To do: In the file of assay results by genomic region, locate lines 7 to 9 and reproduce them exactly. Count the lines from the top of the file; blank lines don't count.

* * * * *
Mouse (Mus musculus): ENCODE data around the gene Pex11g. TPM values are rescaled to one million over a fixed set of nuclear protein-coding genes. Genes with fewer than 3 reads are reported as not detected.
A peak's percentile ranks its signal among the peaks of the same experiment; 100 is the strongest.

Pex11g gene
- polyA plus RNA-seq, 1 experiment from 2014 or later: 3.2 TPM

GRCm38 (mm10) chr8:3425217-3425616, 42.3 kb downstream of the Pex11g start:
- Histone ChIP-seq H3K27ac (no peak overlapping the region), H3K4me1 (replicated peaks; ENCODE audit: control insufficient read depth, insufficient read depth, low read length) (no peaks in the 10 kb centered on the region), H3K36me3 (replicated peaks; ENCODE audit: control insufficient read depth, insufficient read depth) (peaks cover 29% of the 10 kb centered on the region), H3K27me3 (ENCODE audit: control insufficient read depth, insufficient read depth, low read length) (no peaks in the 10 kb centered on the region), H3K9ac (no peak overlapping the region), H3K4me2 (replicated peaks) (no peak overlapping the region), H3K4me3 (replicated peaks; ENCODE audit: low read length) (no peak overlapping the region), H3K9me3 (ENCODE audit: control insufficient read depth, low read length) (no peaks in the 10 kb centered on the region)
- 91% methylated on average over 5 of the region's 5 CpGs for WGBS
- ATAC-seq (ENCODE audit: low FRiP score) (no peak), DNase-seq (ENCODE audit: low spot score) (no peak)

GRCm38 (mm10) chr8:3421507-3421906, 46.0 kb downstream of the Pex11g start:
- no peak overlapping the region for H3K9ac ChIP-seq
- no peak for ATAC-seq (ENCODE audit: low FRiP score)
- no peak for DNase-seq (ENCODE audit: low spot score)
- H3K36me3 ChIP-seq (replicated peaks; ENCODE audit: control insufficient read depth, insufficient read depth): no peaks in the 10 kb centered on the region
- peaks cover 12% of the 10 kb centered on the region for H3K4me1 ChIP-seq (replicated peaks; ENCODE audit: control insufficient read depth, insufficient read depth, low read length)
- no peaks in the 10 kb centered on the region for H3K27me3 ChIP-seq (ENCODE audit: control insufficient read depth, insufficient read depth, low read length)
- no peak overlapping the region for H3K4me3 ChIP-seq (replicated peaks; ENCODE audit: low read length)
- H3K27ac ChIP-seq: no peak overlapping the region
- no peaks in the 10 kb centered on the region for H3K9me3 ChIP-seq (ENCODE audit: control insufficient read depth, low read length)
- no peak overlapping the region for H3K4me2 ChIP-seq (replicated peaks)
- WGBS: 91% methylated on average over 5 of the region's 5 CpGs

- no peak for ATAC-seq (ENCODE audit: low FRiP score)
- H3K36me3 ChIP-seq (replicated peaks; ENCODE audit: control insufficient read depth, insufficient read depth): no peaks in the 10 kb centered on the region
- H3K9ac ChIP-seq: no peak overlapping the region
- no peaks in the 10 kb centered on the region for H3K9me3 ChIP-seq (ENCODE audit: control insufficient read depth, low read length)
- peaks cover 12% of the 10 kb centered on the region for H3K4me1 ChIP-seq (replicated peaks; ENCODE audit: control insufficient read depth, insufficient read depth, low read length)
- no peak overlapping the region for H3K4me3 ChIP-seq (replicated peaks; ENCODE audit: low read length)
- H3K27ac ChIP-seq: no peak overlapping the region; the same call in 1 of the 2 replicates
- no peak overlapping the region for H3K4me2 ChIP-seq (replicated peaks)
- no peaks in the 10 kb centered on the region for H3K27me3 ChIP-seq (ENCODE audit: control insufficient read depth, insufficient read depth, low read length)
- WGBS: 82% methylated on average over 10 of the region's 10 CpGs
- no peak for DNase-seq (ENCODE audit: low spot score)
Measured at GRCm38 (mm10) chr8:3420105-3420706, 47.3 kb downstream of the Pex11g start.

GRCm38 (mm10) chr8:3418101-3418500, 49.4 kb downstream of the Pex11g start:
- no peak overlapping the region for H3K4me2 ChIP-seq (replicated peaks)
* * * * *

- 91% methylated on average over 5 of the region's 5 CpGs for WGBS
- ATAC-seq (ENCODE audit: low FRiP score) (no peak), DNase-seq (ENCODE audit: low spot score) (no peak)

GRCm38 (mm10) chr8:3421507-3421906, 46.0 kb downstream of the Pex11g start: